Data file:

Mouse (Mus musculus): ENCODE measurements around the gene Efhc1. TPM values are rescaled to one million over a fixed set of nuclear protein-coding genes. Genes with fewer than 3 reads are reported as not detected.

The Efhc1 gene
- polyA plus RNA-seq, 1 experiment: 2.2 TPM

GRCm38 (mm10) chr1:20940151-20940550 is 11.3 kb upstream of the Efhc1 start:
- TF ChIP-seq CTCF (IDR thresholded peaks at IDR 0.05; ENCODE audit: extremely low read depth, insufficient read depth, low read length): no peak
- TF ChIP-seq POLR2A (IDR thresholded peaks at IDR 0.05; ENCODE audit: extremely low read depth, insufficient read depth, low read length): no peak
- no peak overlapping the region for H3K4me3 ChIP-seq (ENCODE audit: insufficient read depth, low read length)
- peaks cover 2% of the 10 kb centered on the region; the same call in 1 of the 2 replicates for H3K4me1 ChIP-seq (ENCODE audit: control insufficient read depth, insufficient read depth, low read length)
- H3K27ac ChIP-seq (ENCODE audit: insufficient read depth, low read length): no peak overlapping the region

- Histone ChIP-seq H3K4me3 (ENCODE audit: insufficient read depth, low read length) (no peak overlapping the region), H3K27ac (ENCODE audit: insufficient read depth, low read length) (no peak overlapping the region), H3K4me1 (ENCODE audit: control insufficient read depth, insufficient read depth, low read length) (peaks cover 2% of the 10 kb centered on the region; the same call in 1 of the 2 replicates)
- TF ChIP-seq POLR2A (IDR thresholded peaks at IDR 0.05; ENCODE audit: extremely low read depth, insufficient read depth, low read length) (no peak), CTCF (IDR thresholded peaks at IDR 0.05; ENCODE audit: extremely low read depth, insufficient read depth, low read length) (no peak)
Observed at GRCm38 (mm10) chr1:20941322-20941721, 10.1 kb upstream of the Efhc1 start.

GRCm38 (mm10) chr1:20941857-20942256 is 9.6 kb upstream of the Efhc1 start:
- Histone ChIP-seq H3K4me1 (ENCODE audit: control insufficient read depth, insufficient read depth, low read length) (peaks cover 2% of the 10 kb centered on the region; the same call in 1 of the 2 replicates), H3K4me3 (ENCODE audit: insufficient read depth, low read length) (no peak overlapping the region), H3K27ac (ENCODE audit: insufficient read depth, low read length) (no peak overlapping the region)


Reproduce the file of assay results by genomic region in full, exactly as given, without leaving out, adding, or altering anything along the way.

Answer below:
Mouse (Mus musculus): ENCODE measurements around the gene Efhc1. TPM values are rescaled to one million over a fixed set of nuclear protein-coding genes. Genes with fewer than 3 reads are reported as not detected.

The Efhc1 gene
- polyA plus RNA-seq, 1 experiment: 2.2 TPM

GRCm38 (mm10) chr1:20940151-20940550 is 11.3 kb upstream of the Efhc1 start:
- TF ChIP-seq CTCF (IDR thresholded peaks at IDR 0.05; ENCODE audit: extremely low read depth, insufficient read depth, low read length): no peak
- TF ChIP-seq POLR2A (IDR thresholded peaks at IDR 0.05; ENCODE audit: extremely low read depth, insufficient read depth, low read length): no peak
- no peak overlapping the region for H3K4me3 ChIP-seq (ENCODE audit: insufficient read depth, low read length)
- peaks cover 2% of the 10 kb centered on the region; the same call in 1 of the 2 replicates for H3K4me1 ChIP-seq (ENCODE audit: control insufficient read depth, insufficient read depth, low read length)
- H3K27ac ChIP-seq (ENCODE audit: insufficient read depth, low read length): no peak overlapping the region

- Histone ChIP-seq H3K4me3 (ENCODE audit: insufficient read depth, low read length) (no peak overlapping the region), H3K27ac (ENCODE audit: insufficient read depth, low read length) (no peak overlapping the region), H3K4me1 (ENCODE audit: control insufficient read depth, insufficient read depth, low read length) (peaks cover 2% of the 10 kb centered on the region; the same call in 1 of the 2 replicates)
- TF ChIP-seq POLR2A (IDR thresholded peaks at IDR 0.05; ENCODE audit: extremely low read depth, insufficient read depth, low read length) (no peak), CTCF (IDR thresholded peaks at IDR 0.05; ENCODE audit: extremely low read depth, insufficient read depth, low read length) (no peak)
Observed at GRCm38 (mm10) chr1:20941322-20941721, 10.1 kb upstream of the Efhc1 start.

GRCm38 (mm10) chr1:20941857-20942256 is 9.6 kb upstream of the Efhc1 start:
- Histone ChIP-seq H3K4me1 (ENCODE audit: control insufficient read depth, insufficient read depth, low read length) (peaks cover 2% of the 10 kb centered on the region; the same call in 1 of the 2 replicates), H3K4me3 (ENCODE audit: insufficient read depth, low read length) (no peak overlapping the region), H3K27ac (ENCODE audit: insufficient read depth, low read length) (no peak overlapping the region)